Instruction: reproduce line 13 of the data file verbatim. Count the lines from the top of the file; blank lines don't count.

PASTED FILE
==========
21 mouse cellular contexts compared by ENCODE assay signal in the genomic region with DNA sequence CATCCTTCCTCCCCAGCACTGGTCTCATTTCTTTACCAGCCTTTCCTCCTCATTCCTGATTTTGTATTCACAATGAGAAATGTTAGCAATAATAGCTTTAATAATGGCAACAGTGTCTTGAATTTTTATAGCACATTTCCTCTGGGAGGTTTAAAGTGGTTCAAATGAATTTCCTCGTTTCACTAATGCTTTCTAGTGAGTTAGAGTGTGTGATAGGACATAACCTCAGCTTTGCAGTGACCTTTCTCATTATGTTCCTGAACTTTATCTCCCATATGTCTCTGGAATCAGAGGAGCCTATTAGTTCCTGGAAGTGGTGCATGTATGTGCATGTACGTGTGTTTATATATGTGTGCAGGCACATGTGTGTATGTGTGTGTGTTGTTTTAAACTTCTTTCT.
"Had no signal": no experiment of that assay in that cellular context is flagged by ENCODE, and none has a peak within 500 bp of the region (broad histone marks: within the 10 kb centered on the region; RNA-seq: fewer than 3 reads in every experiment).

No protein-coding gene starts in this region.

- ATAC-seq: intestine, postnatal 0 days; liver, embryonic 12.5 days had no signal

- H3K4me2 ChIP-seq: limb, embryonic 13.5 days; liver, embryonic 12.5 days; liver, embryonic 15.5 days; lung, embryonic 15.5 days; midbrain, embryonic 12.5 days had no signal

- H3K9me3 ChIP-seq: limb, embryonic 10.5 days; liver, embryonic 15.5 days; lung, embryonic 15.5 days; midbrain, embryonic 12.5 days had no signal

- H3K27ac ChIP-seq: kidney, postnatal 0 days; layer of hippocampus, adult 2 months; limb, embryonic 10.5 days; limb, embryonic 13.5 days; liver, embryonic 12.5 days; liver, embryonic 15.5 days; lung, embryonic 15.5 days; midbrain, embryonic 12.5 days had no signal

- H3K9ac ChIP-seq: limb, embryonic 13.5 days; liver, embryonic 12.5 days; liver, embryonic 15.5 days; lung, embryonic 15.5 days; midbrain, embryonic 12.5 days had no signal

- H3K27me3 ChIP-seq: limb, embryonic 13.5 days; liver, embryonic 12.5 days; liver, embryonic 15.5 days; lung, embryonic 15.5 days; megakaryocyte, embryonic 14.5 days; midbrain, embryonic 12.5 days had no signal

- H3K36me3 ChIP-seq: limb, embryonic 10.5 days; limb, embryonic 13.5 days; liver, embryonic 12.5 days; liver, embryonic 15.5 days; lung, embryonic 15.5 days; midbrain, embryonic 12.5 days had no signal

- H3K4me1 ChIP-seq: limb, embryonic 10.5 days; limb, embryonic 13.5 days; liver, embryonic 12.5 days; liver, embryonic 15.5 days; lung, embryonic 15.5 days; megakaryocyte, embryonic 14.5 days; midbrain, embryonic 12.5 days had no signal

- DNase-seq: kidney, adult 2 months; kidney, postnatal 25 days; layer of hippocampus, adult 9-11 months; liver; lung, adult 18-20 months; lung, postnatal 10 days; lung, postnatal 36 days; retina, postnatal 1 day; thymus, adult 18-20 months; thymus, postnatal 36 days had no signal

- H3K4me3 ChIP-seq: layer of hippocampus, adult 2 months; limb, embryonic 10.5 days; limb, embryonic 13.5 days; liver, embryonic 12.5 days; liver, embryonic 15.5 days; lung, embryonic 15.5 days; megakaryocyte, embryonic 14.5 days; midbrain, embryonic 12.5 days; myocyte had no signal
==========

- H3K4me3 ChIP-seq: layer of hippocampus, adult 2 months; limb, embryonic 10.5 days; limb, embryonic 13.5 days; liver, embryonic 12.5 days; liver, embryonic 15.5 days; lung, embryonic 15.5 days; megakaryocyte, embryonic 14.5 days; midbrain, embryonic 12.5 days; myocyte had no signal